Not only did it affect his children but it affected every single member of our family. The sound of Badi Ammi’s (his wife) words still echo in my ears; ‘Mera Shair, Meri Zindagi. His brothers coming back after lowering their courageous brother’s coffin, baba crying like a baby, unable to get himself together. Baray Abba (Baray Abbu’s twin) not being able to keep his calm, breaking down every given second. Papa (his brother) not having the impish smile anymore, seeing Buba’s (his brother’s) red eyes from miles away and Chunoabu’s (his brother) charming smile not being the same, which is now, rather broken and full of pain, it wasn’t easy, and at that moment it dawns on me that as kids, Baray Abbu would play with his brothers and sisters on this very soil, the same soil where they would stand together like a force ready to fight anyone. The same soil he learned to walk on. The same soil he used to play on. The same soil that taught him to stand back up after every fall. The soil that prepared him for future endeavors. The soil that molded him into a martial man. The same soil that he sacrificed his life for. The same soil where once baba held his finger and taught him to walk, today he lowered him into his last resting place, in the same soil, And I can’t even begin to imagine what baba felt in that very moment because saying your last goodbye to someone you’ve seen your whole life, is in no way easy.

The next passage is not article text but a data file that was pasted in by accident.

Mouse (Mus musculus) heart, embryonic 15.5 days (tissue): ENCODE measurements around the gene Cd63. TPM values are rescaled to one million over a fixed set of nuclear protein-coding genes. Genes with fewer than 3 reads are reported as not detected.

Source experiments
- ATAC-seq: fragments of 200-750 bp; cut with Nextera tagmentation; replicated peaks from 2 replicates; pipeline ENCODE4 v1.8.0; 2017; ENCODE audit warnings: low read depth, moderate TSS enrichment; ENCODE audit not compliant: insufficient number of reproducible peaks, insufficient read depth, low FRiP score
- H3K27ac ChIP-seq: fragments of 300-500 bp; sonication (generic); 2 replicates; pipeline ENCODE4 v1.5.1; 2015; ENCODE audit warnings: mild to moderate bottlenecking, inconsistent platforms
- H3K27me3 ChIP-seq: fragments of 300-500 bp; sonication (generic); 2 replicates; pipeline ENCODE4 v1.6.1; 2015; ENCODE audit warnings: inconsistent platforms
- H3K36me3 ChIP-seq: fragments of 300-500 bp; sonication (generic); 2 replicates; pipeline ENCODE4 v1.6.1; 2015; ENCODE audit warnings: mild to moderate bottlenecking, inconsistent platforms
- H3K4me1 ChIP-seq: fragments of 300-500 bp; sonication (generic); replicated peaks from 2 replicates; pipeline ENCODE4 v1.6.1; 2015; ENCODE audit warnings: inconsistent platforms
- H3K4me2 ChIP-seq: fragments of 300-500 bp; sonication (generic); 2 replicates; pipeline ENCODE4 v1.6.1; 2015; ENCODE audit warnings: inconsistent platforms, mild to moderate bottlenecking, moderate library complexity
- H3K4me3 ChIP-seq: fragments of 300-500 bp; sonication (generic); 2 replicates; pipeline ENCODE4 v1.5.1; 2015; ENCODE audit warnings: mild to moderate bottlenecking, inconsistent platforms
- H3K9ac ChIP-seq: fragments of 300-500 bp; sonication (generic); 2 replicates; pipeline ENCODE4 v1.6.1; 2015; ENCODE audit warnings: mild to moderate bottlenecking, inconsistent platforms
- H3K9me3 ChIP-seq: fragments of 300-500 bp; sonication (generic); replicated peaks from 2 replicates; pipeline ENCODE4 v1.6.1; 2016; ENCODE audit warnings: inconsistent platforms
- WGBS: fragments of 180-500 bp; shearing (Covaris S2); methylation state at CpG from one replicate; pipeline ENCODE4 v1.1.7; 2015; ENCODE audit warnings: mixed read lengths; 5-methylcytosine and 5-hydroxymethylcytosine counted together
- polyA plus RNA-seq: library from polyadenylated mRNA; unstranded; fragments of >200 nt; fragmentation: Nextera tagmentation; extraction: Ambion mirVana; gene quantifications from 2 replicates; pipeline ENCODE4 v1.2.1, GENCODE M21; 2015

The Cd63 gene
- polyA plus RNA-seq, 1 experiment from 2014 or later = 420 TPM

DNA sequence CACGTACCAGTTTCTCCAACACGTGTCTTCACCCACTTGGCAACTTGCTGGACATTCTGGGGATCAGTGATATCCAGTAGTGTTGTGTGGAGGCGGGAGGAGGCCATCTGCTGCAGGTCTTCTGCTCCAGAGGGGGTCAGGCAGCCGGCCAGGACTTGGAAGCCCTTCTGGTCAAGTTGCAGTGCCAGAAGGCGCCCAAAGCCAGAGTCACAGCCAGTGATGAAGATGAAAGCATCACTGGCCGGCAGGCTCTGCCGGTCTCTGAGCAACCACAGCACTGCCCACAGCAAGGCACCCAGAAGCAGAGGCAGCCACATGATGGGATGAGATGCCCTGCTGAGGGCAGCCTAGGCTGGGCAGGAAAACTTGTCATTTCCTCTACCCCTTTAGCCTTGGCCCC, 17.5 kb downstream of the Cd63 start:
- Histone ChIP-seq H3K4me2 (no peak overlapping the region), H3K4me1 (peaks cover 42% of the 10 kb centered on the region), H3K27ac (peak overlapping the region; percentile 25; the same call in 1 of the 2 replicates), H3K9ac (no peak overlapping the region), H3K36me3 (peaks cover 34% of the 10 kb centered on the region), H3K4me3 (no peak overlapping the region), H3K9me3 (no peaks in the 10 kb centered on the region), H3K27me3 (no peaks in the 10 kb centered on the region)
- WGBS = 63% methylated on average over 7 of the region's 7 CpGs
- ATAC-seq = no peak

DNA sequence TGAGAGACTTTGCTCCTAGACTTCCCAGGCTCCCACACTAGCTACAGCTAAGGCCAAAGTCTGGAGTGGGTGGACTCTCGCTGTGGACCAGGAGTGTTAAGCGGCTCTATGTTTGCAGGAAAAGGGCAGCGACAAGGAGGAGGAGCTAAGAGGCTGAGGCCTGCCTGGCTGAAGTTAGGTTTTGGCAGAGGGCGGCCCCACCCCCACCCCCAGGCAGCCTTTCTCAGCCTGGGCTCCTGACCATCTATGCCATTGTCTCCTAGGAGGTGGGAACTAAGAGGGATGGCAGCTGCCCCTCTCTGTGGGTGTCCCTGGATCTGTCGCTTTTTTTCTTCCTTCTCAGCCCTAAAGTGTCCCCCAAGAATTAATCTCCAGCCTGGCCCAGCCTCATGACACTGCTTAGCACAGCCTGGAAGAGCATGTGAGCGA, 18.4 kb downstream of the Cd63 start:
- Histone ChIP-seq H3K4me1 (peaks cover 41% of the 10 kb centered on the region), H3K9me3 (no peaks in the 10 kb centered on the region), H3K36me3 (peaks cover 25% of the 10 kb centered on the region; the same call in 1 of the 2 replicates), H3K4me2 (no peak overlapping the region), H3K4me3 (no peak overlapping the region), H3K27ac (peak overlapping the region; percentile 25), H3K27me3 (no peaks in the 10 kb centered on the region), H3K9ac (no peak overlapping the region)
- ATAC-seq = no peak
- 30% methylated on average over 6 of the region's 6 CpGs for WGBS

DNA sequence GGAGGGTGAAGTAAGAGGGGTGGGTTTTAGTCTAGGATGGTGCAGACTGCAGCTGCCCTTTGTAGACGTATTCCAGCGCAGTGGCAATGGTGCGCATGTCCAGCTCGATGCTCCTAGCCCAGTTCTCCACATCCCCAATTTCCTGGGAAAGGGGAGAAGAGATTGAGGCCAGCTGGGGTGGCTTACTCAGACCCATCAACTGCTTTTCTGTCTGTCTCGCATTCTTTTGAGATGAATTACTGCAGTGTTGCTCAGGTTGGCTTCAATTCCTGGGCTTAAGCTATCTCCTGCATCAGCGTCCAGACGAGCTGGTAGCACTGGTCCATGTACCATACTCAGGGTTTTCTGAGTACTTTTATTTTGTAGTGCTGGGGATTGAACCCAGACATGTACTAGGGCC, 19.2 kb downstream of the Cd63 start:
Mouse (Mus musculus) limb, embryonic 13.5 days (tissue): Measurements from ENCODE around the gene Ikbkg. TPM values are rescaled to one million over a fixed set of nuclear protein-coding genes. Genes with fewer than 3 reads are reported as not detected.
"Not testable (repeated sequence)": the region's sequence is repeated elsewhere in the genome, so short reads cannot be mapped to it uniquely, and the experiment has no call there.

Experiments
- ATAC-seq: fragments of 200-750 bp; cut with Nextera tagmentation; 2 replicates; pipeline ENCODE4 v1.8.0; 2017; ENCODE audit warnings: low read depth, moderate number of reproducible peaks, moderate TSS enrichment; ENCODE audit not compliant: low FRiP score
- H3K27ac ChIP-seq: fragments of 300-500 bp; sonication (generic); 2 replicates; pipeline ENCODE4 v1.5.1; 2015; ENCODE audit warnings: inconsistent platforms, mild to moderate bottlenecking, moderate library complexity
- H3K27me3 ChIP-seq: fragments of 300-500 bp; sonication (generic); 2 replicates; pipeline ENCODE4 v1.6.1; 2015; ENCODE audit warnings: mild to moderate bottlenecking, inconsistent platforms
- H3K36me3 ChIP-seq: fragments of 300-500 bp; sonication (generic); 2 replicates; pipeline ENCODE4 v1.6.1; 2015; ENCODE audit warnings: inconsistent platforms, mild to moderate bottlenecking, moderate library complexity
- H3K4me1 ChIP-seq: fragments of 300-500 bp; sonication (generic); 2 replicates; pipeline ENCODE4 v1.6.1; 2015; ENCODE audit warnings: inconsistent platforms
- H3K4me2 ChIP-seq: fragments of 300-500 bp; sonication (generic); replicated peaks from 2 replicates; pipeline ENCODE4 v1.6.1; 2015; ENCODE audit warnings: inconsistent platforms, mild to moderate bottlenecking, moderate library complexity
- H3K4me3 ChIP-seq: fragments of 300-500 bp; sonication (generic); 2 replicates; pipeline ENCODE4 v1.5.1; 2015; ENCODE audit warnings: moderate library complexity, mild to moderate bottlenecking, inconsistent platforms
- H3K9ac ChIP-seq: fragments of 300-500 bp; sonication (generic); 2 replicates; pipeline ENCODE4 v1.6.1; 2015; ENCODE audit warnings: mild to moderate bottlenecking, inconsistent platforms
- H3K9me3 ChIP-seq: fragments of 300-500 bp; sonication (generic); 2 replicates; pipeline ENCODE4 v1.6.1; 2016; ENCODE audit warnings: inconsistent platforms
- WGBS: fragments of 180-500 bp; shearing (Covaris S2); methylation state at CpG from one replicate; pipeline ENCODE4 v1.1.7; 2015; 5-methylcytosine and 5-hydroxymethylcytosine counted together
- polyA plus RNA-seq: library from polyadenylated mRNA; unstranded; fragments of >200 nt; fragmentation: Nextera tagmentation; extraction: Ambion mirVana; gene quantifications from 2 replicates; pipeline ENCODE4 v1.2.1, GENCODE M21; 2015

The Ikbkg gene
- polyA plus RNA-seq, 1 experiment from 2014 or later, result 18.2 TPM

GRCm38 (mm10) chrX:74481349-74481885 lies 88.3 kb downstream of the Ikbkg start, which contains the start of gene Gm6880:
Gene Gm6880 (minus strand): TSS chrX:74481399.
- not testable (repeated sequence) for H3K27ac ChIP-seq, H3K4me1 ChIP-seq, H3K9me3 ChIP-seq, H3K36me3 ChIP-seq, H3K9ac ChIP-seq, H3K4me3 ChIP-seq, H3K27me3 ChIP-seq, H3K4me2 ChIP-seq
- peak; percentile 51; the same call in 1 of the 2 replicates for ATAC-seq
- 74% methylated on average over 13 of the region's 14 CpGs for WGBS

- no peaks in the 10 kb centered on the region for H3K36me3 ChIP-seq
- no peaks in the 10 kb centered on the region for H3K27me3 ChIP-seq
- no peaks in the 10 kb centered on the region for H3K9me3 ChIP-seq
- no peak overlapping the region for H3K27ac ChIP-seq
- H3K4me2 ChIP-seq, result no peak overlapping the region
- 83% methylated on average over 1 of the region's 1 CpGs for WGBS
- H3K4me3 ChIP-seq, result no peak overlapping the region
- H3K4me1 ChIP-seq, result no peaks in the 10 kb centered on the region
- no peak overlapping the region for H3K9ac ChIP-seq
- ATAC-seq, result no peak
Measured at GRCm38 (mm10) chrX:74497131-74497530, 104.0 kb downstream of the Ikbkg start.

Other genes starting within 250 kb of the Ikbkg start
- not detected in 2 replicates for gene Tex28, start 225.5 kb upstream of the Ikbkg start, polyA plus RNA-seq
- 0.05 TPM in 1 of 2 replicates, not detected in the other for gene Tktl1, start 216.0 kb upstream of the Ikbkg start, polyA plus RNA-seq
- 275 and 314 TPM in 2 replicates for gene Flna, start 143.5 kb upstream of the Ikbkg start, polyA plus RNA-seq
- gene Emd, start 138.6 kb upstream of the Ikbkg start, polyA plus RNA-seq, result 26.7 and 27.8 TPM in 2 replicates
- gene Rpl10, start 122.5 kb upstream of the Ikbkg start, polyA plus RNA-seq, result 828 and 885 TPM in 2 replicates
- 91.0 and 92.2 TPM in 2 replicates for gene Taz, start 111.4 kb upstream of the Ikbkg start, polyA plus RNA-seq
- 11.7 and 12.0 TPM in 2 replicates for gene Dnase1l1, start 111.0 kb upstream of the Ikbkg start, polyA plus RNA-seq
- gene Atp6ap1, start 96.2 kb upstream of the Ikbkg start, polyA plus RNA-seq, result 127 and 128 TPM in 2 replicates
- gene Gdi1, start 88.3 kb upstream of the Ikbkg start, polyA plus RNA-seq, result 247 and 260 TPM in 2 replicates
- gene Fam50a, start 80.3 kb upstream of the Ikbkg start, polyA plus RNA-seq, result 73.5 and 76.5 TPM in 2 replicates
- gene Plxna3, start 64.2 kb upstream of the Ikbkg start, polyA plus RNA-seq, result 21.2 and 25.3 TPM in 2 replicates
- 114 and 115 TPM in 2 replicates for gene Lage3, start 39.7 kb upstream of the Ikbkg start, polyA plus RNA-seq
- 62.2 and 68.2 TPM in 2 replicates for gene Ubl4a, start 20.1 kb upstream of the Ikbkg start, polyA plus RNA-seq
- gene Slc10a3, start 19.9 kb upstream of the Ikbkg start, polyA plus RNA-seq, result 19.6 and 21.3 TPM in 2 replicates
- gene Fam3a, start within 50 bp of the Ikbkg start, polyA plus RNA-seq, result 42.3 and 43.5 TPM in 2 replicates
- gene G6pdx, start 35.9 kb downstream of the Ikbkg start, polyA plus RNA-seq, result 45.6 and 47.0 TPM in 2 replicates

Baray Abbu’s grave shines like no other. It tells the tale of his wonderful life. It speaks. It speaks of his great sacrifices. It speaks of the kind of a man he was – bold, courageous, graceful, and martial. It speaks of the life he devoted and laid for this country. While consoling a widow of a shaheed he himself said, ‘Quaid e Azam Takk ki Qabr par Jhanda Raat ko Nahi Lehraya Jaata Lekin Aapkay Husband ki Qabr Par Lehraya Jaata Hai, Aapko Fakhr hona Chahiye’. And today, even the flag gleams with immense pride because it is flagged at the great Colonel Mujeeb ur Rehman Shaheed’s grave.
Even almost 10 months later, our pain, our sorrow is still the same. Times might be getting easier but, there’s a gap that cannot be filled. Undoubtedly, the story of a shaheed doesn’t end with them. Their name doesn’t die with them. Their legacy is always kept alive by their children. They promise to sacrifice their life for good, just like their father did. a shaheed’s life is usually short-lived but it’s never forgotten. It still isn’t easy for Baray Abbu’s kids to talk about their father but whenever they do, it’s always with a gleaming smile and pride in their eyes. And at that moment I realize, a shaheed never dies. He’s always there. Never physically but always on the tip of our tongue.